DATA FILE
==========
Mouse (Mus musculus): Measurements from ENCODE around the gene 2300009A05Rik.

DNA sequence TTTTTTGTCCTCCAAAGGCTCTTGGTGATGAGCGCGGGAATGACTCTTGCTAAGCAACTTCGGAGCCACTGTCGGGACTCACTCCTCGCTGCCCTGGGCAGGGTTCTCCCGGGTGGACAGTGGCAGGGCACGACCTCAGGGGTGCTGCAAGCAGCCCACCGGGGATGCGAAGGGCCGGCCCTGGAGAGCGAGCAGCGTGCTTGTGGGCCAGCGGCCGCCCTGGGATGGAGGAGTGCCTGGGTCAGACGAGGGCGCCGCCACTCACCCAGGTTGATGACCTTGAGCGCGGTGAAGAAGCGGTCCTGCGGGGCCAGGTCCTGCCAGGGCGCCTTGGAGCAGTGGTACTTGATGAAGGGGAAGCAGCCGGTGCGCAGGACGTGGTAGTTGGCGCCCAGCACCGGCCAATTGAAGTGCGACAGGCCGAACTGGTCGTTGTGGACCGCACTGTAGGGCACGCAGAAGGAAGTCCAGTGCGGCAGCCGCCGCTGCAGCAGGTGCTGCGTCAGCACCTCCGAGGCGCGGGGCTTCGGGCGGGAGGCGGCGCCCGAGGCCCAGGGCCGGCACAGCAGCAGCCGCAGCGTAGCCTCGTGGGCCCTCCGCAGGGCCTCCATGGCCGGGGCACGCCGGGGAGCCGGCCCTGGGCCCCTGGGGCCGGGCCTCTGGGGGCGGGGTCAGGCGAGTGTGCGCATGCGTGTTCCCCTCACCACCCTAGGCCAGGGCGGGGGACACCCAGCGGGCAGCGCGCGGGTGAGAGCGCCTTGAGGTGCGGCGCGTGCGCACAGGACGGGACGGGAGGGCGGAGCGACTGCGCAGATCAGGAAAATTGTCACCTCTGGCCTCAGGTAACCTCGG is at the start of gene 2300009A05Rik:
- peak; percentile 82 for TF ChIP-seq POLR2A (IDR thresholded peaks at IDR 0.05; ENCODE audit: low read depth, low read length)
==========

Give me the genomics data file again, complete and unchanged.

Mouse (Mus musculus): Measurements from ENCODE around the gene 2300009A05Rik.

DNA sequence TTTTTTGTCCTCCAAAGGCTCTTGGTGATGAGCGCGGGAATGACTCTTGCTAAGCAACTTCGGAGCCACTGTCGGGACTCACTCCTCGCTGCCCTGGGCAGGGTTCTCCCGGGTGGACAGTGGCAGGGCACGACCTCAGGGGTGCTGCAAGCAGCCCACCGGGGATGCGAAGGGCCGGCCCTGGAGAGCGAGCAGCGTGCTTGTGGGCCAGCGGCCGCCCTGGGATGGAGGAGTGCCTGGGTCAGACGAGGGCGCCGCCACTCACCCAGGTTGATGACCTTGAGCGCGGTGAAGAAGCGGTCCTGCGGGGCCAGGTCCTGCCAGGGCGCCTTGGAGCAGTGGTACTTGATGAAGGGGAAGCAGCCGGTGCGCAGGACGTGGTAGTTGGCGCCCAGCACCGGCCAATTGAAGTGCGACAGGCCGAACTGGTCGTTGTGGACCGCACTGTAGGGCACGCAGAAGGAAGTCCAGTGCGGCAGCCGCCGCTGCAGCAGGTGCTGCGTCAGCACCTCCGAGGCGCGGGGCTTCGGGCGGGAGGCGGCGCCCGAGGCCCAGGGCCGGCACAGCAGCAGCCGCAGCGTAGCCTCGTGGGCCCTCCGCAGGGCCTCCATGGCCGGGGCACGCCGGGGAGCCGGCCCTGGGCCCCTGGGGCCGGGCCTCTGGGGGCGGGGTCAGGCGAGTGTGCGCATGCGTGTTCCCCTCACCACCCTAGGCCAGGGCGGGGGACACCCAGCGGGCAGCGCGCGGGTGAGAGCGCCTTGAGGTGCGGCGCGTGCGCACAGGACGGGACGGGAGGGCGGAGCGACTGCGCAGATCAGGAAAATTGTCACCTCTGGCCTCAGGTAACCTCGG is at the start of gene 2300009A05Rik:
- peak; percentile 82 for TF ChIP-seq POLR2A (IDR thresholded peaks at IDR 0.05; ENCODE audit: low read depth, low read length)